Islamabad’s third and most brazen attempt to realise its Kashmir dream came in the form of Islamic terrorism in the late eighties. Thousands of local boys were taken across the porous Line of Control (LoC) and after receiving military training were armed and sent back to fight against security forces. Pakistani nationals were also sent across to join what they were told was a ‘jihad’ (holy war). In his well-researched book ‘Shadow Wars’, Arif Jamal mentions that in the early days of militancy there could have been as many as 180 militant groups operating in Kashmir and this gives a fair idea about the massive scale of the Pakistan Army and ISI sponsored enterprise.

Though terrorism in Kashmir erupted in 1988, instead of coming down on it immediately with an iron fist, the Government of India continued to try and control the same with standard regulations meant for maintaining law and order under normal conditions. It was only after these laws failed to quell Pakistan-sponsored terrorism that Armed Forces Special Powers Act (AFSPA) was invoked in J&K in 1990. So, those who consider promulgation of AFSPA to be ‘muscular’ policy need to realise that AFSPA came into force due to the need to counter Pakistan’s proxy war.

Though some nations and international bodies may occasionally air objections to AFSPA, but none of them will initiate or support concerted action to seek its removal since the world community sympathises with nations bearing the brunt of terrorism and appreciates the fact that security forces dealing with terrorism do require special provisions and safeguards to fight this menace threatening humanity.

Operation Vijay (1999)

Pakistan Army’s plan of large-scale intrusions across the Line of Control (LoC) in Kargil sector and occupying posts vacated by Indian Army during winters so as to alter alignment of the LoC was the fourth instance of ‘muscular’ approach being applied by it in the J&K. Here again the Pakistan Army tried to deceive the world into believing that the intruders were Kashmiri “freedom fighters” and in order to hide the truth, stooped to a new low by disowning the dead bodies of their own soldiers killed in action. But its bluff was soon called and the Pakistan Army had to suffer another ignominy of being declared the aggressor and having to withdraw to its own side of the LoC.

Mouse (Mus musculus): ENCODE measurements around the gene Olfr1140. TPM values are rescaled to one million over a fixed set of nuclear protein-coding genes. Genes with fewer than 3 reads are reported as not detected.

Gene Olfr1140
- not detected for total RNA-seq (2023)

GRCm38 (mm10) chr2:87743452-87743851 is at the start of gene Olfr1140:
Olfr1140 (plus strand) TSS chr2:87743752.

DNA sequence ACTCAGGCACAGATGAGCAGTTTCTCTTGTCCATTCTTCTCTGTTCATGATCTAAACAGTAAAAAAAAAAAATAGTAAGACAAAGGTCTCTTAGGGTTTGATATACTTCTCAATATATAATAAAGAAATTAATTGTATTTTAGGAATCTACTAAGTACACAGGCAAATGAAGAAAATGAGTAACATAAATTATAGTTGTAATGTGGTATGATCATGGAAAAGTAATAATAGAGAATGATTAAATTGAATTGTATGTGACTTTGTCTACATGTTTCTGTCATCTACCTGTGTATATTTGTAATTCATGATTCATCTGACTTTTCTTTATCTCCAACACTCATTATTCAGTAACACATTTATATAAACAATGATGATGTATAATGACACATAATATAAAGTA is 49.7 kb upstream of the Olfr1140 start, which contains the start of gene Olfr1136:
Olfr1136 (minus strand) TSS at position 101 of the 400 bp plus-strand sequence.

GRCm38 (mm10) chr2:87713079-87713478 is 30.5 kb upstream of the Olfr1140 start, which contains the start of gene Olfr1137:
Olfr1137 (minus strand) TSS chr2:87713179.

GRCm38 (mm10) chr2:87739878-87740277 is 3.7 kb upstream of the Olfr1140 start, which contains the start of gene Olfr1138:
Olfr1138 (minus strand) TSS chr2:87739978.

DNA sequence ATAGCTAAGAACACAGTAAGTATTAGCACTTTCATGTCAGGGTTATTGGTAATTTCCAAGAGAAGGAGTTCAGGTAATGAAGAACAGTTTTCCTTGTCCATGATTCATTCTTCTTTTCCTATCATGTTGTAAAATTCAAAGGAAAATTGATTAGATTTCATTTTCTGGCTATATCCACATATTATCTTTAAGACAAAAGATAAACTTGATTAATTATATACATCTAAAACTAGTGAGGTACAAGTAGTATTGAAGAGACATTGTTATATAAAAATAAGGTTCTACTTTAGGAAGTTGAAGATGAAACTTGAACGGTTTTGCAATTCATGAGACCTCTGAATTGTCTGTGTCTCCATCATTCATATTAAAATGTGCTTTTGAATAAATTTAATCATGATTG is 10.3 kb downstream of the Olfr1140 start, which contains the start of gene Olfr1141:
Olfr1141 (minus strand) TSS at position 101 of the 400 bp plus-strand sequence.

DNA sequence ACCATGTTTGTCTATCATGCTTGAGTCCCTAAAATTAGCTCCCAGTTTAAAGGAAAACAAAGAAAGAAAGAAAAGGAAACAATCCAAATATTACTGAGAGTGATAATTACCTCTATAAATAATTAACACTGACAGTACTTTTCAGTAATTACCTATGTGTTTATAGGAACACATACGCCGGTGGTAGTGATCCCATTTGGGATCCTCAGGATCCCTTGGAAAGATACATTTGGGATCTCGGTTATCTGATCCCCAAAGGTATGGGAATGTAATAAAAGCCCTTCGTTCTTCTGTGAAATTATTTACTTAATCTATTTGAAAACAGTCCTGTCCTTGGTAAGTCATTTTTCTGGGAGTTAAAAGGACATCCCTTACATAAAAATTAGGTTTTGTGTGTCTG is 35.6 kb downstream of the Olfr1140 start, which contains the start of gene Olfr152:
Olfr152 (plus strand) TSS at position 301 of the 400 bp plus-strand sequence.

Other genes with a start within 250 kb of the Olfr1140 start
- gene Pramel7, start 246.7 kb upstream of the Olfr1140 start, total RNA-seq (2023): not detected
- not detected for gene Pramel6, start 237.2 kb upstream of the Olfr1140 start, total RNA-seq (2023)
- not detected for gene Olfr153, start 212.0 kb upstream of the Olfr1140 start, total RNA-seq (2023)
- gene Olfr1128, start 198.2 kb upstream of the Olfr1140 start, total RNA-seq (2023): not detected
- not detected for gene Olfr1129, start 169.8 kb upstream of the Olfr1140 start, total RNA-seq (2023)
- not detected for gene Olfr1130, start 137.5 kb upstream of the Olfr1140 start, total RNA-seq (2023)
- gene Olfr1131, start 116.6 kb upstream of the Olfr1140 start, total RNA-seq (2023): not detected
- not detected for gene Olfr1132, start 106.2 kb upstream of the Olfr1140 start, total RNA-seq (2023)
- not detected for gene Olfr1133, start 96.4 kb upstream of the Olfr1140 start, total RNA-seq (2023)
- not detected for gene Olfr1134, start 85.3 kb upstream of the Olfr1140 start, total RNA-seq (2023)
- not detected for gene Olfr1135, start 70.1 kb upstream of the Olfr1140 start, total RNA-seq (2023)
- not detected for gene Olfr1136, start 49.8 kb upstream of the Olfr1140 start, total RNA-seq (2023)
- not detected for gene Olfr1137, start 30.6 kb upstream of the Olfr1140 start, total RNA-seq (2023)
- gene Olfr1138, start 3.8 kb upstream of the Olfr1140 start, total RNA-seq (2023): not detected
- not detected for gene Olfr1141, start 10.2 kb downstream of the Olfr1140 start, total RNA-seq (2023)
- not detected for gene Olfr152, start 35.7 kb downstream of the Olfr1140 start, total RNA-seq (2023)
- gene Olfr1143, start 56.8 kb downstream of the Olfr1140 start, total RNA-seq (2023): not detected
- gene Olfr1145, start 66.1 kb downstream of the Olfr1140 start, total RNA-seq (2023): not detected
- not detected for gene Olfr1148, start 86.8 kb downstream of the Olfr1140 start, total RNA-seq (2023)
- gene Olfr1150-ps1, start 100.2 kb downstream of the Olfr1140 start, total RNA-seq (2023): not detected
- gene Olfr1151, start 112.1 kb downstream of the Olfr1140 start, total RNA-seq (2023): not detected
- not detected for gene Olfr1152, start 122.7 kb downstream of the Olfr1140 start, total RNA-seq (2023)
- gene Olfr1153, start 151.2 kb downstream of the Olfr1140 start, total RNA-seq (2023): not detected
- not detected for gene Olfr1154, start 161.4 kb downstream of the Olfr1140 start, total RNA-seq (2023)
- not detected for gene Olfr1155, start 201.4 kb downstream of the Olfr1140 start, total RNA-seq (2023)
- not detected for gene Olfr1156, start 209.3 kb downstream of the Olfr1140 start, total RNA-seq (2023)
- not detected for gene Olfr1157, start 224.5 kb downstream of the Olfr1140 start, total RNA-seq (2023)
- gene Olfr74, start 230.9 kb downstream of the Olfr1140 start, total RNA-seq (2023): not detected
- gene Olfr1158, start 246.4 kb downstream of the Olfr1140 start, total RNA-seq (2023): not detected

Despite Pakistan’s brazen use of muscular power in Kargil, India’s reaction to these intrusions was both measured and localised, which has been highly appreciated by the international community since it didn’t escalate into a full-blown war between two nuclear states. This was in sharp contrast to what Pakistan did in 1965 when it launched ‘Operation Grand Slam’ to capture Akhnoor even as its Operation Gibraltar in Kashmir was in progress. By doing so, Pakistan enlarged the scope of the conflict and this resulted in a full-scale war between India and Pakistan.

Who’s to blame?

Is Kashmir a victim of ‘muscular’ policy? The answer is ‘Yes’. But is New Delhi responsible for the ‘muscular’ policy in Kashmir? The answer is an emphatic ‘No’. If armed groups fire upon security forces, then is firing back at them adopting a ‘muscular’ policy? When terrorists refuse the offer to surrender and start a gunfight with security forces, then is retaliation ‘muscular’ approach? When Pakistan supported terrorists indiscriminately use ‘muscular’ means in a bid to create a state of anarchy in Kashmir, does invoking AFSPA indicate a ‘muscular’ approach?

Conversely, isn’t the barbaric act of terrorists abducting, torturing and killing innocent civilians ‘muscular approach’? Isn’t posting graphic ‘execution’ videos on social media to terrorise and intimidate the people ‘muscular policy’? Doesn’t the cowardly act of terrorists attacking unarmed policemen on traffic regulation duties amount to ‘muscular approach’? Aren’t vigilante squads formed by youth to enforce shutdown calls given by the All Party Hurriyat Conference (APHC) ‘muscular’ tactics? Isn’t stone pelting and acts of arson during protests the manifestation of a ‘muscular approach’?

With terrorists openly using guns, grenades, bombs and Hurriyat leaders inciting mob violence in order to achieve a political objective does one still requires to be told who’s guilty of giving resolution of the Kashmir issue a ‘muscular approach’?

Leave a Reply